This year, as a sophomore, it has only taken three games for Jackson to make sure every college football fan in the country knows his name. Louisville started the season with a splash, defeating Charlotte 70-14. In that game, Jackson passed for 286 yards and rushed for 119. He accounted for eight touchdowns, passing for six and rushing for two.
That’s all well and good, you might say, but that was against Charlotte. Everyone expects Louisville to beat Charlotte. A blowout is no surprise. In fact, it would have been a bigger story had the game been close. What about another ACC team? What can Jackson do against an ACC football team?
In Week Two, Jackson and the Cardinals traveled to New York to take on Syracuse University in the Carrier Dome. The game was never close. Barely 16 seconds into the game, Jackson heaved a 73-yard touchdown pass to James Quick to open the scoring up. Louisville never looked back, and Jackson led the team the whole way. He would finish with 411 passing yards and one passing touchdown as well as 199 rushing yards and four rushing touchdowns. Louisville crushed Syracuse, 62-28.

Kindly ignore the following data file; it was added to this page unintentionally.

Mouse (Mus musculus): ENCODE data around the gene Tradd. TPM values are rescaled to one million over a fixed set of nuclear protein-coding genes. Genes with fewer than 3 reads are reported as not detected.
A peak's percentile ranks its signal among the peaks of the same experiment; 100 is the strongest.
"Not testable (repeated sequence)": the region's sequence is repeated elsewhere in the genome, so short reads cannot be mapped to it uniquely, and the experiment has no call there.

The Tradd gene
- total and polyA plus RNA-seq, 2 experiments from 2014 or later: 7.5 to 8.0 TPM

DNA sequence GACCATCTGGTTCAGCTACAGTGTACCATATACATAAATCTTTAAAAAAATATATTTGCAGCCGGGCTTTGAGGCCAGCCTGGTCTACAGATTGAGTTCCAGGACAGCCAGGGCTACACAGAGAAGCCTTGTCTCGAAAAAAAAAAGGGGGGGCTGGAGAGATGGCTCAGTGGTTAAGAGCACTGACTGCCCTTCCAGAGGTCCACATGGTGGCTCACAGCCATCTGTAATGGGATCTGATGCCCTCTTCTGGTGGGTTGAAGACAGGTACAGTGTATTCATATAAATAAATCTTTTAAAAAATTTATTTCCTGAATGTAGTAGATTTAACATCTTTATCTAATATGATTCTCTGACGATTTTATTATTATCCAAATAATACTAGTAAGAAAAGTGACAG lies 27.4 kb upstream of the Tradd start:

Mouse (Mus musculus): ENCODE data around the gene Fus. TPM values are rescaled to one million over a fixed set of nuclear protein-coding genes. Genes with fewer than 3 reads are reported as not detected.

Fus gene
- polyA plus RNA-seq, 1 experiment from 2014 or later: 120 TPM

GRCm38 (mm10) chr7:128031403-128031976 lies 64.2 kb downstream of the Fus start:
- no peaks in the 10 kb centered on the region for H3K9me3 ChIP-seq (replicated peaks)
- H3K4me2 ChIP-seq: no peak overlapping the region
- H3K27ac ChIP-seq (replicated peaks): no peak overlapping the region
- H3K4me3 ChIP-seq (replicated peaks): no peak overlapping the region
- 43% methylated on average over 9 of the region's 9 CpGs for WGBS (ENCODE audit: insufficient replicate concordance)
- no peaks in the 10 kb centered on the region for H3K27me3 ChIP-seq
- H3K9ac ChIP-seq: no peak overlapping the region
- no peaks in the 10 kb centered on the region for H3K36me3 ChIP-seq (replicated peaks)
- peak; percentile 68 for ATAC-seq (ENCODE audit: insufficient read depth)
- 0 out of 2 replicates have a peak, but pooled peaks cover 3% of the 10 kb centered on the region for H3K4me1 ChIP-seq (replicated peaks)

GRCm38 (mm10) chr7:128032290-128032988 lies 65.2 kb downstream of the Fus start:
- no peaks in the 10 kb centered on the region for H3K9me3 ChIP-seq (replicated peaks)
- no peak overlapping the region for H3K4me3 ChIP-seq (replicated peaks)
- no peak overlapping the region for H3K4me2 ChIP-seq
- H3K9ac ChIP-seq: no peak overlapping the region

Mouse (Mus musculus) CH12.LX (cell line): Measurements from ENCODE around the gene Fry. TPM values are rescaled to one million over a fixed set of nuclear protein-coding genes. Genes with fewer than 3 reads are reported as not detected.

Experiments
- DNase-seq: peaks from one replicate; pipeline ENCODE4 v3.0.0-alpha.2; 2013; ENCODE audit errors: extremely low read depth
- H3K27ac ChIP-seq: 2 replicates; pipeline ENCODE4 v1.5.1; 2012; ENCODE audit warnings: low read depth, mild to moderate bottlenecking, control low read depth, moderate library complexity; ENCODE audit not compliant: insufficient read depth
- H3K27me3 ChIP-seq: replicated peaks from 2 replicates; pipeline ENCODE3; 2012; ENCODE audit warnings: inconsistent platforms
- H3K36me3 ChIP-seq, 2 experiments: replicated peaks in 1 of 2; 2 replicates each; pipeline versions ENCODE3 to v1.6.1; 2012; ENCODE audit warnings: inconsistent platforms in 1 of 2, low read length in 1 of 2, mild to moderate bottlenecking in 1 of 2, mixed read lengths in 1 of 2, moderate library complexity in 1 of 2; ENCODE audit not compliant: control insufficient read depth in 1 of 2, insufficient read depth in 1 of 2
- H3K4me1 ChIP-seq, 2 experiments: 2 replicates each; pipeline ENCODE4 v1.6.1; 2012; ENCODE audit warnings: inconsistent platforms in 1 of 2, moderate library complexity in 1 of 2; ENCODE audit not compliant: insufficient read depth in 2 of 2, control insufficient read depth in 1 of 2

All right, all right—so Jackson can beat an ACC team. Still, though, Syracuse is hardly a football powerhouse. What about one of the nation’s top programs? Can Jackson still put up astounding numbers against even tougher competition?
You can probably see where I’m going with this. The answer is yes—Jackson can still dominate against college football powerhouse programs. Just ask Florida State. When the Seminoles rolled into Kentucky last weekend, they had no idea what was waiting for them. Jackson led Louisville to a 63-20 blowout of FSU. He threw for 216 yards and rushed for 146, again contributing one passing touchdown and four rushing touchdowns.
Jackson has proved that he can lead Louisville into battle with even the toughest of teams and still put up fantastic numbers. Nobody has figured out how to stop him yet, and until someone cracks it Louisville will keep succeeding every Saturday. After the Florida State game, the Cardinals jumped seven spots in the AP Top 25 poll, settling in at No. 3. They trail only Alabama and Ohio State. (Florida State, ranked second the previous week, dropped 11 spots to No. 13. Yikes. You hate to see it.)
So let’s recap his season so far. In just three games, Jackson has thrown for 913 yards and eight touchdowns. He’s rushed for 464 yards and 10 touchdowns. As a dual-threat quarterback, Jackson is ripping through college football. If he keeps this pace up, this season could be legendary.